Commodity prices boosting exports’ value: Moody’s arm

High commodity prices have boosted the value of India’s exports, which have hit a record $95 billion in the first quarter of 2021 and outbound trade is likely to lead the country towards a recovery after the pandemic’s ‘one-two punch’ hit the economy, Moody’s Analytics said in a report on Monday.

Stating that India is struggling to accelerate COVID-19 vaccination, the firm reckoned that ‘herd resilience’ — when 65% of the population is fully immunised — is now expected in the fourth quarter of 2022. Only Indonesia, Philippines and Thailand are expected to reach those levels of vaccination later, among India’s peers in the region. In an economic outlook report on the Asia Pacific Region titled ‘The Delta Roadblock’, the financial intelligence firm said the delta variant of COVID-19 is among the key factors adversely affecting economies, although the setback from the current set of movement restrictions will not be as severe as in the second quarter of 2020.

‘Exports, a lifeline’

“Our forecasts for the third quarter across much of APAC are revised lower, but some recovery is expected in the fourth quarter,” it said, terming exports a lifeline for the region which are now well above pre-pandemic levels and continued to rise in the April-June quarter.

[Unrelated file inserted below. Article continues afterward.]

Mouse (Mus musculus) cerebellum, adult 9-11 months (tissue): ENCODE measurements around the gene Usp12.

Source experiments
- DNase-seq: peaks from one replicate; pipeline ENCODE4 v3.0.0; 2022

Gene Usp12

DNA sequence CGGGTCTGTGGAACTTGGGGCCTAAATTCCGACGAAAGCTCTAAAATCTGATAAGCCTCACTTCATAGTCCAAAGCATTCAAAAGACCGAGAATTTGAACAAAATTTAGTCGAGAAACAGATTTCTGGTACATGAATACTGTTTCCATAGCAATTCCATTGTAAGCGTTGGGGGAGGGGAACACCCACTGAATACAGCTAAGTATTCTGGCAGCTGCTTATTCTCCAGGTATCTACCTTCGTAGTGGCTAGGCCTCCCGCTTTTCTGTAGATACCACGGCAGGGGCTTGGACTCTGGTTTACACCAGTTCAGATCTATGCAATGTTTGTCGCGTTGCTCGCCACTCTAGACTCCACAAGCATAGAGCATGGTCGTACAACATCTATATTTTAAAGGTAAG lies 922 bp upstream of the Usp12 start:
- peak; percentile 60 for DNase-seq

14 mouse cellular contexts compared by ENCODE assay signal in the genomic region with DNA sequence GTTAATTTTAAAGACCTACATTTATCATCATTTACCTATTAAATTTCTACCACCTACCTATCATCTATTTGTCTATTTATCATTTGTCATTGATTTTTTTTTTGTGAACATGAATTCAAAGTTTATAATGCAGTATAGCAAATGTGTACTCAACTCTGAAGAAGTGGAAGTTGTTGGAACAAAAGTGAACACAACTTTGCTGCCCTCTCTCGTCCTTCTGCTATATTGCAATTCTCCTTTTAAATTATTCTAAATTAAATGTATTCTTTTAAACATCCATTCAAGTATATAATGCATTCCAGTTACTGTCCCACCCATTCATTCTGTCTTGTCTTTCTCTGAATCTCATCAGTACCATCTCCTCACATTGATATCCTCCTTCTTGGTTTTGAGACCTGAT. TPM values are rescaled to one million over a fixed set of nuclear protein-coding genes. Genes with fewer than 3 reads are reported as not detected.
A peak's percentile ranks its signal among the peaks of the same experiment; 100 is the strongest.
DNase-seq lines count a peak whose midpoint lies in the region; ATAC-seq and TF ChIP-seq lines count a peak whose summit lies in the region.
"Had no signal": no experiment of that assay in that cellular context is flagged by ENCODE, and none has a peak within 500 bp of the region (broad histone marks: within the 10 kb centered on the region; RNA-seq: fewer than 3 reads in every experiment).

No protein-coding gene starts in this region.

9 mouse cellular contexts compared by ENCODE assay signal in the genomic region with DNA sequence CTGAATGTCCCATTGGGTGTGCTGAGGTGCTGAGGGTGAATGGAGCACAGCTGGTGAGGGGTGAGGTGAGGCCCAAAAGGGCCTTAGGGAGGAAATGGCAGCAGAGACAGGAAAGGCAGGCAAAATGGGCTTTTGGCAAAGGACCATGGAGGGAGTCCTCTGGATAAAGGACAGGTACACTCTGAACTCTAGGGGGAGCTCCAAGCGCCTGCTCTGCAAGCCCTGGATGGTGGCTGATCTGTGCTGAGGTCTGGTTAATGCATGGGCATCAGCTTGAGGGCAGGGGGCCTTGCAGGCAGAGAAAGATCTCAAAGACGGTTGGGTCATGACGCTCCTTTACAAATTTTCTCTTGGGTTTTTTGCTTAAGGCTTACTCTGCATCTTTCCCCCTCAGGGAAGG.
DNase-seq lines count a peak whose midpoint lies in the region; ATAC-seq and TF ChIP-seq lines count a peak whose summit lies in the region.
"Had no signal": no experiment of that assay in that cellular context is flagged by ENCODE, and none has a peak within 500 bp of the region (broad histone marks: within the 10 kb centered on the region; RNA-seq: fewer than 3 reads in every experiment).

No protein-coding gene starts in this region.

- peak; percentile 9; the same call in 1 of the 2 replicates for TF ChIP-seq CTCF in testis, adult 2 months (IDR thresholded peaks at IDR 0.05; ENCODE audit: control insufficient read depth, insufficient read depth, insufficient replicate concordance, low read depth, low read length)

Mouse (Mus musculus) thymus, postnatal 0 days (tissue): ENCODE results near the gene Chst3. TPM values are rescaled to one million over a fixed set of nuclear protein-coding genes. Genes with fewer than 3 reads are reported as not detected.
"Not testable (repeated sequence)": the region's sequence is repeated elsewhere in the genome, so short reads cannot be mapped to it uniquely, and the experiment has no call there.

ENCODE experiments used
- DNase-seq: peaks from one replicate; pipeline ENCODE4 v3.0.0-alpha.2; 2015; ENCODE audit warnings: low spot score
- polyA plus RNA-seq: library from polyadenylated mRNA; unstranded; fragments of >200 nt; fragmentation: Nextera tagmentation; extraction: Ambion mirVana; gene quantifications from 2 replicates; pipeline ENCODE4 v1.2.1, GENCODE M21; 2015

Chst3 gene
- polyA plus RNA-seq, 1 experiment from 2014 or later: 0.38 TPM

“Even in India and Indonesia, where exports make up relatively small shares of the economy, high commodity prices have boosted the value of exports. This is one factor that helped reinvigorate India after its first devastating wave of COVID-19,” the firm said in its report.

While India’s second wave, now coming to an end, ‘may have more lasting damage to the economy as the pandemic’s one-two punch hit small enterprises very hard, exports will once again be the foundation for recovery’, it said.

Struggles to contain COVID-19 create considerable downside risks for countries like India, in the second half of 2021 and going into 2022, Moody’s Analytics warned, and attaining pre-pandemic level growth rates may have to wait till the next year.

“[India has] suffered lengthy economic shutdowns, accompanied by only modest fiscal support provided to SMEs and low-income households, that could lead to very deep and lasting scarring as they struggle to reopen businesses, pay back loans, or find employment as the economy finally recovers,” it concluded.

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Printable version | Sep 28, 2021 6:44:15 AM |

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